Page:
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Alexandria's Inclusion Network, the Douglas County Car Care Program and The United Way of Douglas & Pope Counties were among 18 regional organizations to receive the first-ever Community Change Makers Grant awards from West Central Initiative. The Inclusion Network received $3,750 to follow up on a 2007 study that looked at diversity in Alexandria. Its new study will include all of Douglas County.
As the noontime sun beat down on the blacktop, five guys worked on a ride called the Dragon Wagon, hauling pieces of track off a trailer. Across the way, three young women scrubbed a food trailer on hands and knees, getting windows and cabinets sparkling clean. Meanwhile, 4-H'ers hauled a steady stream of projects into the 4-H Building, speaking to judges about their paintings, photos, a dog house, a feeder for Nigerian dwarf goats, Lego projects, and a robot made from tin cans and a funnel.
Alomere Health has had to forfeit $242,000 in federal payments this year — much of that because of infections affecting very few of its patients. In June, hospital officials learned they were ranked in the bottom quartile of hospitals around the country when it came to patients developing urinary tract infections caused by catheters. Federal health privacy laws prevent them from releasing exactly how many patients developed these infections, but Medicare rankings indicate just one or two affected patients could have triggered the penalty.
An adobe-style building that provided a haven for military veterans since World War II in Miltona is closing down. The VFW was down to 15 members and its income from raffle tickets and fees had also fallen substantially, said quartermaster Roger Schwartz. "We don't have any money," he said. "Nobody comes to the meetings anymore. Young guys don't want to come."
Can women be funny as men? Three female Twin Cities actors will take the stage at Theatre L'Homme Dieu next week to prove that indeed they are. It all started when Daleko Arts, a theater group from New Prague, was trying to decide how to put its own spin on "The Complete Works of William Shakespeare [abridged]."
At its Wednesday, July 25 meeting, the Alexandria Lake Area Sanitary District board unanimously approved the hiring of a new sewer chief to replace executive director Bruce Nelson, who will retire at the end of August. Scott Gilbertson, a water/wastewater supervisor at Detroit Lakes Utilities, will take over the top job beginning Sept. 6. Board chairman Roger Thalman said he spoke to the Minnesota Pollution Control Agency about the hire. "Their comment was 'Fantastic, he's got a high reputation with the MPCA,'" Thalmann said. "He's respected throughout the district."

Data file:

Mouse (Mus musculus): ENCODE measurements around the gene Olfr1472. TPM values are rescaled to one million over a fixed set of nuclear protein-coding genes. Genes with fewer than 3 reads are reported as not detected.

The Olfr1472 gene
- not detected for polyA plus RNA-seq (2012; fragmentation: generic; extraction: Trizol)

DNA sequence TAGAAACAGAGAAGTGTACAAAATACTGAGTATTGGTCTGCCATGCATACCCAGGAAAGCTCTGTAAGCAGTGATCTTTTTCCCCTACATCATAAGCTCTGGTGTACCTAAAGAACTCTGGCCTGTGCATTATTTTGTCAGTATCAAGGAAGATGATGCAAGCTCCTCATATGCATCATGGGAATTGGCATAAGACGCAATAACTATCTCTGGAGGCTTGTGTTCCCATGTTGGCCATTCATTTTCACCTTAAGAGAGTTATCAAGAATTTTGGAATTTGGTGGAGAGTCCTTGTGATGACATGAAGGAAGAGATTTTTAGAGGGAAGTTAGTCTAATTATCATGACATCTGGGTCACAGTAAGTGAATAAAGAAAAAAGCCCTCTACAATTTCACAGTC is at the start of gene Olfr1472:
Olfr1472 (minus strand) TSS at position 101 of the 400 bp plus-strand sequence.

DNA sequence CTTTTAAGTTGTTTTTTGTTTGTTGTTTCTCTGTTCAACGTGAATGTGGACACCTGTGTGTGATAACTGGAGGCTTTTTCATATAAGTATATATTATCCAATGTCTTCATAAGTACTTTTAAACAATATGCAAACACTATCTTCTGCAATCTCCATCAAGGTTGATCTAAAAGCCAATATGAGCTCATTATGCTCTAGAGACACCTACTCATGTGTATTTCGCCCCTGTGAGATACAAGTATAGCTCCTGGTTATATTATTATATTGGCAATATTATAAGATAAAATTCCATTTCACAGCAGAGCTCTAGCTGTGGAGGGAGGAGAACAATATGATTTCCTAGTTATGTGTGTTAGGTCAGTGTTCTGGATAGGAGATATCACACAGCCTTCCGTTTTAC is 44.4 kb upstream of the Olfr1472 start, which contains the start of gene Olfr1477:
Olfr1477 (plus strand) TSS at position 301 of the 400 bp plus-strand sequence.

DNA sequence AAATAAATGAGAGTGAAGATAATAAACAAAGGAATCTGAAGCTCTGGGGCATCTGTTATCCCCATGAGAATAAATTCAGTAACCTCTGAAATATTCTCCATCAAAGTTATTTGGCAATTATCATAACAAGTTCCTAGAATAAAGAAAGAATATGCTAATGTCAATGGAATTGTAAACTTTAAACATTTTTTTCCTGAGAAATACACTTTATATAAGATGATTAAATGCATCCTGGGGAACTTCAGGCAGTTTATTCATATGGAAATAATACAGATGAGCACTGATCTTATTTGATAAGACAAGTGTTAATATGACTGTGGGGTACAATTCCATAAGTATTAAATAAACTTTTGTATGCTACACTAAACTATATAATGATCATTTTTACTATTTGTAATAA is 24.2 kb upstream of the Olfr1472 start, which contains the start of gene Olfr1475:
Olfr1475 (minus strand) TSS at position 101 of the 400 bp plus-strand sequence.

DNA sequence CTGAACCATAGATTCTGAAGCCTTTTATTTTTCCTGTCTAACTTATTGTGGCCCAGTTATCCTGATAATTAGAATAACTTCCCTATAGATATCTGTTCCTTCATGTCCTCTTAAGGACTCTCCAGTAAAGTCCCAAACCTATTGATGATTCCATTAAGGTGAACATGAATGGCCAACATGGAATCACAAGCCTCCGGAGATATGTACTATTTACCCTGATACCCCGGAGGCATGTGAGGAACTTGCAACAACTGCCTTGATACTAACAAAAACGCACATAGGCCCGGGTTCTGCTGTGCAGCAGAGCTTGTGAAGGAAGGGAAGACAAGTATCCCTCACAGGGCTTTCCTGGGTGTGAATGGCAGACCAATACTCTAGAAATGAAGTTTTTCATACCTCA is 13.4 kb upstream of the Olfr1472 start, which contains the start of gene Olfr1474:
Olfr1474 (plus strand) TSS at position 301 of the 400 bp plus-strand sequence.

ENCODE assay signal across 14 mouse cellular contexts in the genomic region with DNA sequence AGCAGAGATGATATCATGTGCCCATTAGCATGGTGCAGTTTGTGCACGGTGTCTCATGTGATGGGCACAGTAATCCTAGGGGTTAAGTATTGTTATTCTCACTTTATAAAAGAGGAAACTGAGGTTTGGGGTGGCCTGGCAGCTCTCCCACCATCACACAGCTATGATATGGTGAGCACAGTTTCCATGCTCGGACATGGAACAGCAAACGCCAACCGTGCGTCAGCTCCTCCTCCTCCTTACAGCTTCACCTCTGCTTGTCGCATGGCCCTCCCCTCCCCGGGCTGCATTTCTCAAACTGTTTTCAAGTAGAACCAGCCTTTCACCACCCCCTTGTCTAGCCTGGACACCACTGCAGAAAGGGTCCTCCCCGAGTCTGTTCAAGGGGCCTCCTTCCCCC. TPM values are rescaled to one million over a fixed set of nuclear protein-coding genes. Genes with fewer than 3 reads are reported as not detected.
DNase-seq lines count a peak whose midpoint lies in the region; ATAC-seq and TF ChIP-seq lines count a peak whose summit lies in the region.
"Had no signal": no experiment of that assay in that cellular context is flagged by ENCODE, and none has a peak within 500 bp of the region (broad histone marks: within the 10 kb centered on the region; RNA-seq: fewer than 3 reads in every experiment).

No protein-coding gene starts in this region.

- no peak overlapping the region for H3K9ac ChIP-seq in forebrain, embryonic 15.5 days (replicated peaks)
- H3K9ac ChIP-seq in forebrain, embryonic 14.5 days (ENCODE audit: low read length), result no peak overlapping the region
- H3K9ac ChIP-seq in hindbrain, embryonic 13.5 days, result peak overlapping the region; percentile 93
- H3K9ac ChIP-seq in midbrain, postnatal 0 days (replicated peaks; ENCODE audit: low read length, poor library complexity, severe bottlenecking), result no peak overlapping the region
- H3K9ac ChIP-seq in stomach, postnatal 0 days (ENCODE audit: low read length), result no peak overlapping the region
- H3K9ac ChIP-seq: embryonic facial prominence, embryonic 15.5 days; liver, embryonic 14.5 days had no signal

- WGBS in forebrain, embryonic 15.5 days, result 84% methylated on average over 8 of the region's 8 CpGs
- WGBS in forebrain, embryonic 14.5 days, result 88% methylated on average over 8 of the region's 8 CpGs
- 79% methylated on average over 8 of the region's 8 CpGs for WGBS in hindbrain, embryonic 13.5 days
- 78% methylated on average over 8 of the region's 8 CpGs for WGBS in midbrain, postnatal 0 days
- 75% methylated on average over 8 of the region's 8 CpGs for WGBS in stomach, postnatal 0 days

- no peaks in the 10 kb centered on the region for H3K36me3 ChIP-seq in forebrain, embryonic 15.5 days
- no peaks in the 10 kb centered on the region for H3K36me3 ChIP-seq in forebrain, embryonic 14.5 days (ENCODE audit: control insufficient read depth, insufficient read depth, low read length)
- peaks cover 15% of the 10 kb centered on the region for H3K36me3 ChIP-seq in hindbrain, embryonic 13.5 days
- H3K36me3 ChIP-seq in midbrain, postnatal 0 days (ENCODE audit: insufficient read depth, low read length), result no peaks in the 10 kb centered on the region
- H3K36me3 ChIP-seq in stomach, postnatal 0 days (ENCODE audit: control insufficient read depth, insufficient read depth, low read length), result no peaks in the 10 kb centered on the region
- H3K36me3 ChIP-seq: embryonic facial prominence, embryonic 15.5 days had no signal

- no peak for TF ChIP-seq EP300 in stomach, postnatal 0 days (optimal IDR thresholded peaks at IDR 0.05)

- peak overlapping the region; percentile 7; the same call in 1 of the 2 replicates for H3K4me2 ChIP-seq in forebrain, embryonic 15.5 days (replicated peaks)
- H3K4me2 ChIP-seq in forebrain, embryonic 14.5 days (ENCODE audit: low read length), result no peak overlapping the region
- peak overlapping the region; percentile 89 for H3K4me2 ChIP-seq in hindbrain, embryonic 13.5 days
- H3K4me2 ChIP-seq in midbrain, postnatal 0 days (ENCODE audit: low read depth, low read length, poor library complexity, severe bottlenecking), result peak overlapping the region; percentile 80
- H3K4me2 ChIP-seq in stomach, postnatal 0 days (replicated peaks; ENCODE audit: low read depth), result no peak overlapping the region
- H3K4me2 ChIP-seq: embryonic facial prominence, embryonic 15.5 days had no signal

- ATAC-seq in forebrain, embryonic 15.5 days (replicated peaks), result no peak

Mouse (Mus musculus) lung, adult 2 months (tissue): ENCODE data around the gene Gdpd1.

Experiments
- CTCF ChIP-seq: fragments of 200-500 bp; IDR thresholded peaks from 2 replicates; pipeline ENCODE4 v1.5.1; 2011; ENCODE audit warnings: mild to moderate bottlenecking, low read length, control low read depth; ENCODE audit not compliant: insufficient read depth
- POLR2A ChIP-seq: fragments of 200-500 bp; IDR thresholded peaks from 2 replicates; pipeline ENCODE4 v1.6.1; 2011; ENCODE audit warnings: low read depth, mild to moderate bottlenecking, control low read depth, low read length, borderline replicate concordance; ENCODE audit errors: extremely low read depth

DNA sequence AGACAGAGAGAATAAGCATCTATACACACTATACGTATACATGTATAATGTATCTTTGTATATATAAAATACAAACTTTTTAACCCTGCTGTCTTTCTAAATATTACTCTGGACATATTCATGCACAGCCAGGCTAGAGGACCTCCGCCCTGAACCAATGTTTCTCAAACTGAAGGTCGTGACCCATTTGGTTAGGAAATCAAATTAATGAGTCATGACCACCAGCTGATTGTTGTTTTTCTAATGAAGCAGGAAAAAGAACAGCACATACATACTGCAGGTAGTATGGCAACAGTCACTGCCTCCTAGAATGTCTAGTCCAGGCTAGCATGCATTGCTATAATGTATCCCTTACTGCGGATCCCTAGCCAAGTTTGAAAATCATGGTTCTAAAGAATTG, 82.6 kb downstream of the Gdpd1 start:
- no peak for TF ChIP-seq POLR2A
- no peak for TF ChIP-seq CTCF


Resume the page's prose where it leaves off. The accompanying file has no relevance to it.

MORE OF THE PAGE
A list of demands made this month by a group of lakeshore owners seeking additional lake protections is receiving some pushback from local officials. "I'm a little disappointed with the word 'demand,'" said Alexandria Mayor Sarah Carlson. "Our community is more of a partnership kind of community, so I would have rather we worked together with everybody. Setting out demands doesn't exactly set the right tone."
A tornado ripped through Miltona in 1970, and the city has been partying ever since. Not because the twister touched down, but because the city survived and then recovered. "It was kind of an instant urban renewal," said city clerk Kevin Lee, who was a junior in high school at the time and remembers debris flying horizontally outside his family's window. The storm's path was a block-and-a-half wide and three miles long. It destroyed the lumberyard and café, the depot, gas station and elevator, and several homes, damaging many other buildings and farms.
The man with the white cowboy hat drawled instructions at the throng of novice donkey jockeys. Don't pull the donkey's hair. Don't pull each other's hair. Don't get behind the donkey's rear end. "If you get bucked off your donkey, what's the first thing you do?" asked the man, CJ Cordell of Wisconsin-based Dairyland Donkey Ball. He demonstrated: Roll sideways. Protect your most important parts. "I'm scared," a young woman confessed.
The bicycle bling was one clue that there was something unusual about the Habitat for Humanity home going up in Brandon. Bicycle tattoos were another. The third? Customized blue-and-white nail polish jobs proclaiming, "Habitat 500." "People notice them, especially if they're on gentlemen," said teacher Michaela Roske of St. Cloud, a cyclist and Habitat volunteer who said she painted them on at least 25 sets of fingernails. "They're a conversation starter."